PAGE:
Sunday May 22, 2022 | 9:01
Hall of Fame catcher Yogi Berra once joked that baseball “is 90 percent mental and the other half is physical.”
Berra’s fuzzy math aside, his point is clear: sport can be about the mind as well as the body. Perhaps nowhere is this more applicable than in golf, where the toughest opponents are often up against themselves.
Shaler grad Emilee Miller can attest to that. Miller, who has just completed her first season of golf at Carlow, readily admits that she starts to overthink too often, and it can affect her game.
“I definitely need to work on my confidence when I play,” she said. “My game can improve, but if I’m in my head, it’s not.”
Celtics coach Ryan Shank agreed: Miller needs mental toughness to complement his solid game. He praised his shots and his potential to consistently shoot in the 80s and even hit the 70s from time to time.
She showed a glimpse of it in the fall at the United States Collegiate Athletic Association National Tournament at Penn State. She opened with a personal best 81 and was tied for first before shooting 85 in the second round and finishing third. (She finished tied for 51st in the field of 122, which included both men and women.)
Additionally, during the regular season, she won or tied for the first four times in doubles matches.
Shank said Miller had to trust those abilities.
“When she steps over the ball, she has to have the constant belief that she can kick the ball,” he said. “She’s too nice on the golf course. She really needs to have that – I don’t want to use the word ‘killer instinct’ – but she needs to have this mindset: ‘I’m going to play well the whole time I’m here.
“How about the word ‘swagger?’ When she enters the course, she must be a little cocky with herself.
Miller has been involved in sports most of his life, primarily basketball. She took up golf somewhat later in her youth, playing with her father and younger brother at the Wildwood Golf Club.
Playing with them proved beneficial when she got to the college level. She was playing from the men’s tees – “I always feel bad walking them to red (women’s tees)” she said with a laugh – so when she started playing longer courses at university, the distance did not bother her.
His iron game is also strong. Most difficulties begin, she says, once she has the flat stick in her hand.
“When I put, I always put in the head when I’m standing over the ball,” Miller said. “I’ll read my putt and then, at the last minute, I’ll say, ‘No. Read the wrong thing. And then I’ll miss a putt I should make.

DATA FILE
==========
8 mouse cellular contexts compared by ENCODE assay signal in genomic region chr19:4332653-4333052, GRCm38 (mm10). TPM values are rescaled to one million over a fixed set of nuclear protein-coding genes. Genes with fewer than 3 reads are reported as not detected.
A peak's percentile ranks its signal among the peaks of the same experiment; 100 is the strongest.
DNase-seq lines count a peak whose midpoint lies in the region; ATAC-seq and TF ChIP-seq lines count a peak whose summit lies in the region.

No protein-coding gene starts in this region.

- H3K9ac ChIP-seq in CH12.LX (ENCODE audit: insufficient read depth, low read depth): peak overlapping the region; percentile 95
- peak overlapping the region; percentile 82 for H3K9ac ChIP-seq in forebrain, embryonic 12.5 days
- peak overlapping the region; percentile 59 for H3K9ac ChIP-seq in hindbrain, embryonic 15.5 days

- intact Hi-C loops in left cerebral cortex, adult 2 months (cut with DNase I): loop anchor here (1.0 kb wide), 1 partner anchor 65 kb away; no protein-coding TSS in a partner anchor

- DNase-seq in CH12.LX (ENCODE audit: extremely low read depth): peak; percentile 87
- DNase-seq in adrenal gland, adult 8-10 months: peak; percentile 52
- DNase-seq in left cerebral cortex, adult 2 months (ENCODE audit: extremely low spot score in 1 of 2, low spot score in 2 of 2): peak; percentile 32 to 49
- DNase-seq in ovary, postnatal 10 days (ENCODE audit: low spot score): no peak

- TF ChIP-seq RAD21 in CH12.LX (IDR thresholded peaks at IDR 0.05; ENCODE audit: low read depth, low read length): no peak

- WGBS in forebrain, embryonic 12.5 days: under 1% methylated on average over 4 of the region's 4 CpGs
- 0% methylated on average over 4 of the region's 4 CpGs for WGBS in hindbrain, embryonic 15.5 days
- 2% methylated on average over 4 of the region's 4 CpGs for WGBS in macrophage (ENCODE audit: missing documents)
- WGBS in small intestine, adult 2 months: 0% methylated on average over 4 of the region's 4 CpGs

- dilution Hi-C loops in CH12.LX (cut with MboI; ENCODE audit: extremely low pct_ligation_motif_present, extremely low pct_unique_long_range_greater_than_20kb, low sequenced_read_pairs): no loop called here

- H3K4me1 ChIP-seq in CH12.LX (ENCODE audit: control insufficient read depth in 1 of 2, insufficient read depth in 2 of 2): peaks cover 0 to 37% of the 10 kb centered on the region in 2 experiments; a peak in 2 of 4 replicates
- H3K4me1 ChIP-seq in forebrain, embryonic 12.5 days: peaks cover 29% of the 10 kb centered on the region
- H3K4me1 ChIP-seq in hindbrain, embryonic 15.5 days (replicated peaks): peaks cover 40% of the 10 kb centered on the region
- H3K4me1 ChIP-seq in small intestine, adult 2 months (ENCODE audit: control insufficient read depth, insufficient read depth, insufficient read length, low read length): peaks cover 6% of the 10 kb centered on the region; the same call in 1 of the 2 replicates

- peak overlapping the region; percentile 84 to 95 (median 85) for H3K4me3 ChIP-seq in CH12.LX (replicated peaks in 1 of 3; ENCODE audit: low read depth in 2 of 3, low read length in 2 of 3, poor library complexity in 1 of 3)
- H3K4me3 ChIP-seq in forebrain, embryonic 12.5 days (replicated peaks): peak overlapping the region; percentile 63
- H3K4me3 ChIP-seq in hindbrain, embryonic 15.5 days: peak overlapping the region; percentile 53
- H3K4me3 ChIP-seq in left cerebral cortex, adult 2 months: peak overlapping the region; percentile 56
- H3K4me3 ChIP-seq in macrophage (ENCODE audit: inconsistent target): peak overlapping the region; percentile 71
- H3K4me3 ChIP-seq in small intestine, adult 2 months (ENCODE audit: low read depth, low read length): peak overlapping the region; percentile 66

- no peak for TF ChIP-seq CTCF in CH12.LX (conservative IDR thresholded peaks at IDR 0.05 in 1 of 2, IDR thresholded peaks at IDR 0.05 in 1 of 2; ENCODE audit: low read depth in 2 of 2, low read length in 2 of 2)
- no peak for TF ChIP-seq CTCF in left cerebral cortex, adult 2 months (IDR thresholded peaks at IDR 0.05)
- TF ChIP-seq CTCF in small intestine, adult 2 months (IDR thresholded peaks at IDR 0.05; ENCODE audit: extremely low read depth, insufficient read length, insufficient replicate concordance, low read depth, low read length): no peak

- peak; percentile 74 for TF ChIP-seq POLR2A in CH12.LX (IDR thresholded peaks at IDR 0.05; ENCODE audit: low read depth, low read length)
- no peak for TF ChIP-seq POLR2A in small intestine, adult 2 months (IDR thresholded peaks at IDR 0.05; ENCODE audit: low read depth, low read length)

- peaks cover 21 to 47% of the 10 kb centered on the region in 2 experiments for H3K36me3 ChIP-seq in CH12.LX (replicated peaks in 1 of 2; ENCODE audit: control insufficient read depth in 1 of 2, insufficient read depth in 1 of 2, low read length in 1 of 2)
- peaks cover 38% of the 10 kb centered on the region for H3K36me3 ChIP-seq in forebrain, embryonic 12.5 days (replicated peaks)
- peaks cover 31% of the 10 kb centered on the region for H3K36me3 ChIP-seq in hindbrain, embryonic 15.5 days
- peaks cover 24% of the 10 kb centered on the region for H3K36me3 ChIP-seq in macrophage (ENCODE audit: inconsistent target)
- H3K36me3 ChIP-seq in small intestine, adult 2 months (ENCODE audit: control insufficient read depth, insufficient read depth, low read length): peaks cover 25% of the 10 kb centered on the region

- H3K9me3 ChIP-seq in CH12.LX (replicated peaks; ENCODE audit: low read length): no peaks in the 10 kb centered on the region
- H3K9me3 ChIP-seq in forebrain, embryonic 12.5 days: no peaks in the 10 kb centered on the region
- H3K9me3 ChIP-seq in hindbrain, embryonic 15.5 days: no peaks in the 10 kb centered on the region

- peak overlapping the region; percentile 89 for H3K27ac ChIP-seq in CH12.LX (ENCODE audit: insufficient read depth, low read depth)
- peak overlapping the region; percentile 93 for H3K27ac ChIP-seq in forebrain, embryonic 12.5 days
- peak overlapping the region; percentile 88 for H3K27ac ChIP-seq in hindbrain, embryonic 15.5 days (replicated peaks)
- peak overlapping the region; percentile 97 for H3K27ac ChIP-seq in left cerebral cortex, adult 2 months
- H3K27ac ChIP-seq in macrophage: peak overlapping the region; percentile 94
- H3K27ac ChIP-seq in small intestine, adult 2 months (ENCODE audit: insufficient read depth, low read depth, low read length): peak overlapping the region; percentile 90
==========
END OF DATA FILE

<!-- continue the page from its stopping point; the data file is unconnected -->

Shank said he tried small games with Miller to help boost his confidence. At the River States Conference Championship last month, for example, she opened the event in three rounds with a 92 and then fell to a 99 in the second round.
After seeing Miller’s start and final round descent, Shank decided it was time to give him a goal. He told him to break down the last six holes into two three-hole tournaments and try to beat his two playing partners on each.
“After holes 4, 5 and 6, I walk up to her on the seventh tee and shake her hand,” Shank said. “She said, ‘What are you doing?’ And I said, ‘Congratulations. You have just won your three-hole tournament. Then on the 7th, 8th and 9th she did the same and I shook her hand again.
“She played those last six holes 2-over.”
Over an 18-hole match, that performance would be 6 out of 78 on most courses. That’s the kind of number that Shank and Miller believe is achievable in the future.
She said she plans to work harder than ever over the summer to prepare for the fall 2022 season.
“This spring I was shooting more in the 90s and I want to get past the 90s,” she said. “I like the ‘8’ better in front of the score.”
Miller said she might even take inspiration from the pros. Although she doesn’t watch golf as religiously as her father or brother, Miller has taken time off to attend some of the Masters. She took particular note of Cameron Smith, who was in contention in the final round until he took a triple bogey 6 on the 12th hole.
It was a light bulb moment for Miller. Even the best in the world are wrong.
“It’s not pretty to see, but it’s nice to see people who are in the pros and know what they’re doing, even if they have bad holes,” she said. “Just to see other people mess up like this too, I know I can’t beat myself up too much.”